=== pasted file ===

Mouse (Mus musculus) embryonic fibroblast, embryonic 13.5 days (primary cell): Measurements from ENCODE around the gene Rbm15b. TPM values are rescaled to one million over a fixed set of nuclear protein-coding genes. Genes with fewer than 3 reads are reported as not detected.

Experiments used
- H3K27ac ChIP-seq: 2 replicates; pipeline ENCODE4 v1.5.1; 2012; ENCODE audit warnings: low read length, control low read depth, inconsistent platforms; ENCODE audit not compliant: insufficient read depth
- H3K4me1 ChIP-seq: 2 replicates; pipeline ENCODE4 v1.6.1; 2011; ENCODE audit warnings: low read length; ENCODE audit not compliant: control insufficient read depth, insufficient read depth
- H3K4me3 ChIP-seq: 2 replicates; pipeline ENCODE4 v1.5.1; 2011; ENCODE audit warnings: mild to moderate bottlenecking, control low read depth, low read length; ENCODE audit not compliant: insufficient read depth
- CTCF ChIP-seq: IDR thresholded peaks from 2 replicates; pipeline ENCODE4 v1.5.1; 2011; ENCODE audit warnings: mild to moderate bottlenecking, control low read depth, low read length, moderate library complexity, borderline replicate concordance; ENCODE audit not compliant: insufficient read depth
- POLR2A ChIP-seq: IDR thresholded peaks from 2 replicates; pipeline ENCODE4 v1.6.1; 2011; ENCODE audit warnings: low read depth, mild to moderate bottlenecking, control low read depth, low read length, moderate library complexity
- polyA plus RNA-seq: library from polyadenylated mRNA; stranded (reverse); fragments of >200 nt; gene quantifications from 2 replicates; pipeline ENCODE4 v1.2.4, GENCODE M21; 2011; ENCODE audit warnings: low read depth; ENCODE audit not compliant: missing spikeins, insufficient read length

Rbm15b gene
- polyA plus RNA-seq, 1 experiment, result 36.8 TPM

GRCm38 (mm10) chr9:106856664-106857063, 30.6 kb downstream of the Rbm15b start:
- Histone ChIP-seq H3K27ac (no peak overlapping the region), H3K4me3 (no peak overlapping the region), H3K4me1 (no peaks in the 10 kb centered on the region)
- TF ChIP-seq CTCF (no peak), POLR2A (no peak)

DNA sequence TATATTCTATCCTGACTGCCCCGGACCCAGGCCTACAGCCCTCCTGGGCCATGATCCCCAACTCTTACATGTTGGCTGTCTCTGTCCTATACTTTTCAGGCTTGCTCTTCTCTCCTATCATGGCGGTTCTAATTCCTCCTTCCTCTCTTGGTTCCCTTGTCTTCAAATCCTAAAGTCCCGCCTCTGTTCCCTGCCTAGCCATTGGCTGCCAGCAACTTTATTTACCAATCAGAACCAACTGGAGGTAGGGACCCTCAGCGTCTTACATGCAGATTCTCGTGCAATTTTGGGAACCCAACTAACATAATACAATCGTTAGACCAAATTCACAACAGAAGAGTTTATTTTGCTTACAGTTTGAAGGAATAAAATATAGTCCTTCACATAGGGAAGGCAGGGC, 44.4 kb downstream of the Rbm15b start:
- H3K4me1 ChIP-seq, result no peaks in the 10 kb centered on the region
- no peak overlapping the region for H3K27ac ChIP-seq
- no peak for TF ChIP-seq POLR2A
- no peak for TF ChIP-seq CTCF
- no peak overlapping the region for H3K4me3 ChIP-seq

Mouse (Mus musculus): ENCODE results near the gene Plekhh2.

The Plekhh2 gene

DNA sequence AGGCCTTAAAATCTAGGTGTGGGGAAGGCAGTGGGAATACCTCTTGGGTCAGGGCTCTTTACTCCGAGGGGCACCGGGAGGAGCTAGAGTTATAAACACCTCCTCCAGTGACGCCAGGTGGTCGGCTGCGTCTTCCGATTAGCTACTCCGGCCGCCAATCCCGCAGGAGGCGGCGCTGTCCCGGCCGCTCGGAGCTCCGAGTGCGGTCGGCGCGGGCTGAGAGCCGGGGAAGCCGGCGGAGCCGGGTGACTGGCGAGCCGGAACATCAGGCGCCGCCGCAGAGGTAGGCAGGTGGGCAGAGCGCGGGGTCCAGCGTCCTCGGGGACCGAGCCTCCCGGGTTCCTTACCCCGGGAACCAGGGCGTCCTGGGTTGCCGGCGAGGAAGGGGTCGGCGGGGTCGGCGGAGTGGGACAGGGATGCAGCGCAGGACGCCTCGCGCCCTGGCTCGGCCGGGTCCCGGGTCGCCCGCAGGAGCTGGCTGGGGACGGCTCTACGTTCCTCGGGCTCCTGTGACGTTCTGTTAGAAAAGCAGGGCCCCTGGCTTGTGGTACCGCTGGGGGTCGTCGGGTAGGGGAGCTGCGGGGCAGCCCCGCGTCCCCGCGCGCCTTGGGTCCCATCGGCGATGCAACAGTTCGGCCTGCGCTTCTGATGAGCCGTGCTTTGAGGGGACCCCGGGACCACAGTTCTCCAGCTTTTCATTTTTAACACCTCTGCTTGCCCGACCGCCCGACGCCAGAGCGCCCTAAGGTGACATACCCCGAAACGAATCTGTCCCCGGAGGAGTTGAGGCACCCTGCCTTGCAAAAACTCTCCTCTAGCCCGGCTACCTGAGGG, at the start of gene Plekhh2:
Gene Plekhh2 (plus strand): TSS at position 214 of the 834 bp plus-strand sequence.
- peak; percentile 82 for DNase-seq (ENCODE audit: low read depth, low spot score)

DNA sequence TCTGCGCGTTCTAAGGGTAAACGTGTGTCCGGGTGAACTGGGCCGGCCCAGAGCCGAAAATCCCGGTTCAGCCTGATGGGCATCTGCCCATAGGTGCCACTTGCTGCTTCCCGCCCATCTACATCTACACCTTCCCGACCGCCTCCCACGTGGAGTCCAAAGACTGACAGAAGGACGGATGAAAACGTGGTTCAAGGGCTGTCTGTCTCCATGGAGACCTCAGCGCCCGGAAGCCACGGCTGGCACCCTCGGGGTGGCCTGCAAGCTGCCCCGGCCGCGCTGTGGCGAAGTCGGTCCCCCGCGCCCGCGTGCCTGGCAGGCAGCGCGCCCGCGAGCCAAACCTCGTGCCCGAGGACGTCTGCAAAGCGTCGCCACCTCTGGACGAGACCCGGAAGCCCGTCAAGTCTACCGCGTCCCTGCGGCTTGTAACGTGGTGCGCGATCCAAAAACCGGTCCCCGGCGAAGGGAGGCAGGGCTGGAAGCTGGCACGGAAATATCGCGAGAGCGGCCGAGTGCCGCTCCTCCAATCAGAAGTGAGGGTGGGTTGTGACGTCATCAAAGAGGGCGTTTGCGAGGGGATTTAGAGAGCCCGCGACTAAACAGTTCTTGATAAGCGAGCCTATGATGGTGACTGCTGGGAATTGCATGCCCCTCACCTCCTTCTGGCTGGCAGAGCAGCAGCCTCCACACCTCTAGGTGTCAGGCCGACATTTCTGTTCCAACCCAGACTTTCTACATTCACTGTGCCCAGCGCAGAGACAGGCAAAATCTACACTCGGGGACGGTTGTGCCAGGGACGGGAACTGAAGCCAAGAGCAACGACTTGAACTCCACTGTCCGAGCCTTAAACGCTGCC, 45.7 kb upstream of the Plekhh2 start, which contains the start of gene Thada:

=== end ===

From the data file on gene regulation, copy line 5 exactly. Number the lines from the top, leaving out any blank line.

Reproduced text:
- H3K4me3 ChIP-seq: 2 replicates; pipeline ENCODE4 v1.5.1; 2011; ENCODE audit warnings: mild to moderate bottlenecking, control low read depth, low read length; ENCODE audit not compliant: insufficient read depth